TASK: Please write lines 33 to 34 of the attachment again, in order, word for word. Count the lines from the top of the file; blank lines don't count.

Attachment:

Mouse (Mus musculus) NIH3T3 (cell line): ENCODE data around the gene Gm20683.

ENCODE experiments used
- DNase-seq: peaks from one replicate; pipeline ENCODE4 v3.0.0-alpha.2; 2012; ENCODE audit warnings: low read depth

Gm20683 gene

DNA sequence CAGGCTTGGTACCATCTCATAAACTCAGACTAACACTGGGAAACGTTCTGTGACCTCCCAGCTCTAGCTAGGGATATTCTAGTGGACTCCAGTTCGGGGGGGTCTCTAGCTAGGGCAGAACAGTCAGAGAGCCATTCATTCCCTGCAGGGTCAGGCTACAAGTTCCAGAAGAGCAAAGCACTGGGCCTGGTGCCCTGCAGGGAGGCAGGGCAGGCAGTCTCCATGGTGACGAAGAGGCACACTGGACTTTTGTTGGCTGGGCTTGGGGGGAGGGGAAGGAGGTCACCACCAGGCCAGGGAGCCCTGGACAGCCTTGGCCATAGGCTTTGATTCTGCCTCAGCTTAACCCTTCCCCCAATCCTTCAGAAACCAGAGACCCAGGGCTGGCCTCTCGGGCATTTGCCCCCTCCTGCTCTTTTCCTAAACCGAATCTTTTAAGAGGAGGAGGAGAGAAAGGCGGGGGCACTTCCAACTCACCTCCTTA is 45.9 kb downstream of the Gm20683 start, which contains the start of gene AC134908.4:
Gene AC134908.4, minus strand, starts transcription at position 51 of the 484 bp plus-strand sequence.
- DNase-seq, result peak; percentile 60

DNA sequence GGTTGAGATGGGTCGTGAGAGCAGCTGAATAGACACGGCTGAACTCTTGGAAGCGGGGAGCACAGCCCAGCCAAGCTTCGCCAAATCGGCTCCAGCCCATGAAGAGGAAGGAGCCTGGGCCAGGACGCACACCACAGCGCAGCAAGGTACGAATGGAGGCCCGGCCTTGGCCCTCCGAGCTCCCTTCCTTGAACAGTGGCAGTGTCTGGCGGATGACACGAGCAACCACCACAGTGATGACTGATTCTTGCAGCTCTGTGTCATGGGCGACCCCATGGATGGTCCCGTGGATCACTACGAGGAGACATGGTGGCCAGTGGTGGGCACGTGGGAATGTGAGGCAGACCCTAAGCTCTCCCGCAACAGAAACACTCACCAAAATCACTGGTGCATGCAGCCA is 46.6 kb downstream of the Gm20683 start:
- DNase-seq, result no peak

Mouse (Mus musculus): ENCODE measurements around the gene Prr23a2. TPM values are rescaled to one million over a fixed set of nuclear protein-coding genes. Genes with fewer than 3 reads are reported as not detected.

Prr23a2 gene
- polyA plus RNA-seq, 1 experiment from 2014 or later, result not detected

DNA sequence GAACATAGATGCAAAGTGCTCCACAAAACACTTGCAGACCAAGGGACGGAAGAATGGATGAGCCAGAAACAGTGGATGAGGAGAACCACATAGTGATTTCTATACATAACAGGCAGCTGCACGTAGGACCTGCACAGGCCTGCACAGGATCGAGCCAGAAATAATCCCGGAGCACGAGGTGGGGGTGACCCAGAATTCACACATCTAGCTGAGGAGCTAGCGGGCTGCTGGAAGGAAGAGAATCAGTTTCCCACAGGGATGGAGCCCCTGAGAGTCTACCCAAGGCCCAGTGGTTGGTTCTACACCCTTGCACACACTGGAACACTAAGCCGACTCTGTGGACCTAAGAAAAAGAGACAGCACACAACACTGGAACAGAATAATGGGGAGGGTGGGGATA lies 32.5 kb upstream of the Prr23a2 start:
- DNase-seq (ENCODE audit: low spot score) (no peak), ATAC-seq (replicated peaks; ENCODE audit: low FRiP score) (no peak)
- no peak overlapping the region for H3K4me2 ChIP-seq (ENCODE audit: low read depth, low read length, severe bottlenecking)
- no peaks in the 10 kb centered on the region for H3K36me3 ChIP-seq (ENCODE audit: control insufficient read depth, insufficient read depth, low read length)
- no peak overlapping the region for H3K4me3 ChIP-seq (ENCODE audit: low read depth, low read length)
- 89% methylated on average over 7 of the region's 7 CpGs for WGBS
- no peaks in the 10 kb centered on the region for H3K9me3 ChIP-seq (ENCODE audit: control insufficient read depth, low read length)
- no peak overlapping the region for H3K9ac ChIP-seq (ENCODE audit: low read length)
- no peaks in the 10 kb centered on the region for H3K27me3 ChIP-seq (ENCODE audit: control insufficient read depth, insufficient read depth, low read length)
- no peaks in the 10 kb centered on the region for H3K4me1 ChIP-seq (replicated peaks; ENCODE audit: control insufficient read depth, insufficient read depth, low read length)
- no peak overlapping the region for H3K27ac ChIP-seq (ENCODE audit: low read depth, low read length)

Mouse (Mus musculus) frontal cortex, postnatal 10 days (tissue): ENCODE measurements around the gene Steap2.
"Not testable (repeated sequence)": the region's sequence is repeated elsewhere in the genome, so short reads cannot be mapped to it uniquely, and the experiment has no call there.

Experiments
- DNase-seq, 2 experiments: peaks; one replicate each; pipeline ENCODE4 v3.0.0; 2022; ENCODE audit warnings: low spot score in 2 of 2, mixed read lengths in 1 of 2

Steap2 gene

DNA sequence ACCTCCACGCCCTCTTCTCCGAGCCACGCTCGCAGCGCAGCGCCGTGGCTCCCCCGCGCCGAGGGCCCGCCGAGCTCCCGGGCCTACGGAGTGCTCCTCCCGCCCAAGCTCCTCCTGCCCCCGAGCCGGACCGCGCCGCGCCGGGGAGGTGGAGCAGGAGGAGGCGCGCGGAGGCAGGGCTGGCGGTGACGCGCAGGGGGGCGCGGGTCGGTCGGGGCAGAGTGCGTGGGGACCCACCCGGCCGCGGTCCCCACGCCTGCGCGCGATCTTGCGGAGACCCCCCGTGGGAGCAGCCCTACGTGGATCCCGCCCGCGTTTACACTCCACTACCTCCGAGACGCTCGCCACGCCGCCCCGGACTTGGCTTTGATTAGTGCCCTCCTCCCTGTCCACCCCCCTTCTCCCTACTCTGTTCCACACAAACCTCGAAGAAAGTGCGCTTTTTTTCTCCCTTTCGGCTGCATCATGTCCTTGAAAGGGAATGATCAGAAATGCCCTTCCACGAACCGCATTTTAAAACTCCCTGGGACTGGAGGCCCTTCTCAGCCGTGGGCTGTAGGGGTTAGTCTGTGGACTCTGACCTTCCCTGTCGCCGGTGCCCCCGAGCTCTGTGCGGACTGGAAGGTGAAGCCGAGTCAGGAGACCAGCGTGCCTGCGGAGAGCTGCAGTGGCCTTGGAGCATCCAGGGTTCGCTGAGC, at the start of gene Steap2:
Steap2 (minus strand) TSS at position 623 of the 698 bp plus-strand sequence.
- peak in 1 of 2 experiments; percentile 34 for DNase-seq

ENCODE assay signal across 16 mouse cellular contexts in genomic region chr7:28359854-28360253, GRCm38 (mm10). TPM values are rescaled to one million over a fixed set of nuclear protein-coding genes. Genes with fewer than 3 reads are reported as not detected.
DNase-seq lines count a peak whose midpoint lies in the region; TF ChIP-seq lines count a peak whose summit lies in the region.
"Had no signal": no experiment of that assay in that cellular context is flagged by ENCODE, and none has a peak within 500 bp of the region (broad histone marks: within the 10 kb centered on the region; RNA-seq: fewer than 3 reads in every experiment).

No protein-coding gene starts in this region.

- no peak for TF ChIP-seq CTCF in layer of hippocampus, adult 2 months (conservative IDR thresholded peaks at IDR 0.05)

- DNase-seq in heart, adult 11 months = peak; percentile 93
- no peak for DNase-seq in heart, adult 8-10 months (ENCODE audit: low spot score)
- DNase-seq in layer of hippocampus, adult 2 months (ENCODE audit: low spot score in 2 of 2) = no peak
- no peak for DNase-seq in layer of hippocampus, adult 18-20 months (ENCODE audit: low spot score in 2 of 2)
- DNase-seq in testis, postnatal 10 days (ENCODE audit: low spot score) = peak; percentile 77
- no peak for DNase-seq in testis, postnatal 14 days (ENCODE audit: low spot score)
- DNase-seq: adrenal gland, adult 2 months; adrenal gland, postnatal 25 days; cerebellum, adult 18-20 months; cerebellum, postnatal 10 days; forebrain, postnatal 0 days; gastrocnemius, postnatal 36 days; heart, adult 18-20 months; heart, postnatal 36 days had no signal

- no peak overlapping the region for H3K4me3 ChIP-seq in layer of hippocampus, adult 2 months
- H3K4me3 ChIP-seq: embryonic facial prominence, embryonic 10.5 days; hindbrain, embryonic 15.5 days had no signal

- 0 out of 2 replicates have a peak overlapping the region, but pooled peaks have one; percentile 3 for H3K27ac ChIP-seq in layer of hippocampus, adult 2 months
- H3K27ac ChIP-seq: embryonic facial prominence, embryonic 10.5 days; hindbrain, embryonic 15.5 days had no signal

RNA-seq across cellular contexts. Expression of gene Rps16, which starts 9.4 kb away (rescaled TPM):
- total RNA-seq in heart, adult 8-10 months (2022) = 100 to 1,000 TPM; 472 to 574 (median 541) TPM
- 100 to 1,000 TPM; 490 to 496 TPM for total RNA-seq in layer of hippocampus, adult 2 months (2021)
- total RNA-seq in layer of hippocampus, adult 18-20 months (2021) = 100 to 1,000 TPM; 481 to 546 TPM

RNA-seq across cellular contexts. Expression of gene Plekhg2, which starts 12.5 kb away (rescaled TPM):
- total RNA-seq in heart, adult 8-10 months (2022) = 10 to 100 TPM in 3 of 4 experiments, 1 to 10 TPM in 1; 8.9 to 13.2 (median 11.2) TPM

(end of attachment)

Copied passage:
DNase-seq lines count a peak whose midpoint lies in the region; TF ChIP-seq lines count a peak whose summit lies in the region.
"Had no signal": no experiment of that assay in that cellular context is flagged by ENCODE, and none has a peak within 500 bp of the region (broad histone marks: within the 10 kb centered on the region; RNA-seq: fewer than 3 reads in every experiment).